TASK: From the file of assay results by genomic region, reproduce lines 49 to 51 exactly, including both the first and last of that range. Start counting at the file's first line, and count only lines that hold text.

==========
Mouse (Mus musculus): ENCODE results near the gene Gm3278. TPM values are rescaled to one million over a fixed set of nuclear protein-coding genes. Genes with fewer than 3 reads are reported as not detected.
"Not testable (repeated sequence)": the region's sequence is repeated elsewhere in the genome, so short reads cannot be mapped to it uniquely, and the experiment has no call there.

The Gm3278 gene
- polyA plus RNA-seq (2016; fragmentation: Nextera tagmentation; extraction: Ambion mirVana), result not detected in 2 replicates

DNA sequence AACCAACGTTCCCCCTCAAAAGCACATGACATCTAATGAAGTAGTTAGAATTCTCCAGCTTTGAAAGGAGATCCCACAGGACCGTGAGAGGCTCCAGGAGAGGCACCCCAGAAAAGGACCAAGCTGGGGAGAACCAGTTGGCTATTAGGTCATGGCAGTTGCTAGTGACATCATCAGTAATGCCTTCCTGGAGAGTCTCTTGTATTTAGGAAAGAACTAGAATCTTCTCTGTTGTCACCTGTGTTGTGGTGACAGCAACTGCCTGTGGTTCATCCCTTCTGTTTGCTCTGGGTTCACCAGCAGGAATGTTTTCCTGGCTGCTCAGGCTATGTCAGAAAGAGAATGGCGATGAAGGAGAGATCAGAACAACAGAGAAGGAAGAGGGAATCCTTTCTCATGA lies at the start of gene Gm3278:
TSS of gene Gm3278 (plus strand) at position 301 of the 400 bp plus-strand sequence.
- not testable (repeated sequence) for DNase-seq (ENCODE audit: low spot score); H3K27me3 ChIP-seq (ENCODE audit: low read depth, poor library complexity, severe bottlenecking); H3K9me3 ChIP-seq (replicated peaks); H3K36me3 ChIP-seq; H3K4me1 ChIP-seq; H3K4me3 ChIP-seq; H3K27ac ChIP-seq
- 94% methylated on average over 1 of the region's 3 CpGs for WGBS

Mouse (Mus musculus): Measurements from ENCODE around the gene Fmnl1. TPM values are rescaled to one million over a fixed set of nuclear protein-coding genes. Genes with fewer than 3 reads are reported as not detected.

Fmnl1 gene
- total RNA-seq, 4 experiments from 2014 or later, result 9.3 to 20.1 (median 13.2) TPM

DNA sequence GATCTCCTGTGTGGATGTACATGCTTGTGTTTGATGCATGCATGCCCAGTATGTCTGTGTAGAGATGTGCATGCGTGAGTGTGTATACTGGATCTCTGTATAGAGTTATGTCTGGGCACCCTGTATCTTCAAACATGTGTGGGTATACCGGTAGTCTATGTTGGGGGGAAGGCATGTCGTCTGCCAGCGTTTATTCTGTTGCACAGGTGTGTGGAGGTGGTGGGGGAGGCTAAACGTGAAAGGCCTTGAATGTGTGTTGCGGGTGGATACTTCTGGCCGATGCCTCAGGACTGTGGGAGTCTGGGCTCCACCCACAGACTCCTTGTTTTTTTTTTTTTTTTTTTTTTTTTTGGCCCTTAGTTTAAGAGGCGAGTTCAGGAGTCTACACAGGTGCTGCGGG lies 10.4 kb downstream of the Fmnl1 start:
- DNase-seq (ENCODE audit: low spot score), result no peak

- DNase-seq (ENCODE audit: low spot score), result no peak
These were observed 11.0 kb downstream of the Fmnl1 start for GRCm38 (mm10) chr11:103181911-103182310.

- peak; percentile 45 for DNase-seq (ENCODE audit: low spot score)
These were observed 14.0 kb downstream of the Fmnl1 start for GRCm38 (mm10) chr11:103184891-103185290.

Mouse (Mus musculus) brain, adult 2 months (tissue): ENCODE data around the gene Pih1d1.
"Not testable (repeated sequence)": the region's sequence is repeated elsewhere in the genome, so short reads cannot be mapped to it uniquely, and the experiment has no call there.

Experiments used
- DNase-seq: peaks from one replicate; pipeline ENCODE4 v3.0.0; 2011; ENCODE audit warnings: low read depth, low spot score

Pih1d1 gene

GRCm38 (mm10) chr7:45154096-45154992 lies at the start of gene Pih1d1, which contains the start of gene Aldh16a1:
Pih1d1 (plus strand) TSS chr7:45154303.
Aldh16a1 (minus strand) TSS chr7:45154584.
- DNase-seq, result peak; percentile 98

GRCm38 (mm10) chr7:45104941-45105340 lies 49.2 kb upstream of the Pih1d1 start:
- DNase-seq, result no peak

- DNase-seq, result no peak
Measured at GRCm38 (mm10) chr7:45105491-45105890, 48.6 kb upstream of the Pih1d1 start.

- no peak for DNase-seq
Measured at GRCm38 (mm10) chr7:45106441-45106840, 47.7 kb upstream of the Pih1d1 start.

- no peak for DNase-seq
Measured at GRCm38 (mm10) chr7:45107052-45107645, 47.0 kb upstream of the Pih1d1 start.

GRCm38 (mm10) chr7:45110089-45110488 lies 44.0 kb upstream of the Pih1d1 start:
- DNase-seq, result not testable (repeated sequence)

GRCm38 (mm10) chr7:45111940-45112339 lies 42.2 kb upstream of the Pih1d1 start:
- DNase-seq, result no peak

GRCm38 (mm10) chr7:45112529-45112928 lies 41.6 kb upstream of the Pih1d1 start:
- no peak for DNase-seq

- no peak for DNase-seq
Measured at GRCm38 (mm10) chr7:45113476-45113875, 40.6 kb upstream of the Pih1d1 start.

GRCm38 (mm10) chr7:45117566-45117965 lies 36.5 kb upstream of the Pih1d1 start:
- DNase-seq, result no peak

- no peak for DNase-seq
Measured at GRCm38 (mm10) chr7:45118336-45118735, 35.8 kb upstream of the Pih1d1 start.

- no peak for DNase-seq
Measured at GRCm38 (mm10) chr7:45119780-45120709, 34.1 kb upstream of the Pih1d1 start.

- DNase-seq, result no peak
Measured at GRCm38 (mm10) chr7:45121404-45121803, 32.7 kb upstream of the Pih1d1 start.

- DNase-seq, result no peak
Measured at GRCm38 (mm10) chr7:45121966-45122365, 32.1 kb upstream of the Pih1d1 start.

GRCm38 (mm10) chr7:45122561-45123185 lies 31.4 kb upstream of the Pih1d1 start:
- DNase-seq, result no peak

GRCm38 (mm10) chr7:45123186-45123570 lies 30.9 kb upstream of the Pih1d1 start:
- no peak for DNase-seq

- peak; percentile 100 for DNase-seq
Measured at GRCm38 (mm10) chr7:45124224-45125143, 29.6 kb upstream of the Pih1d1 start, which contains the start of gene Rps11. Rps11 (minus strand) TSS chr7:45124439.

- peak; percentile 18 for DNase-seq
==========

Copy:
- DNase-seq, result no peak
Measured at GRCm38 (mm10) chr7:45121404-45121803, 32.7 kb upstream of the Pih1d1 start.

- DNase-seq, result no peak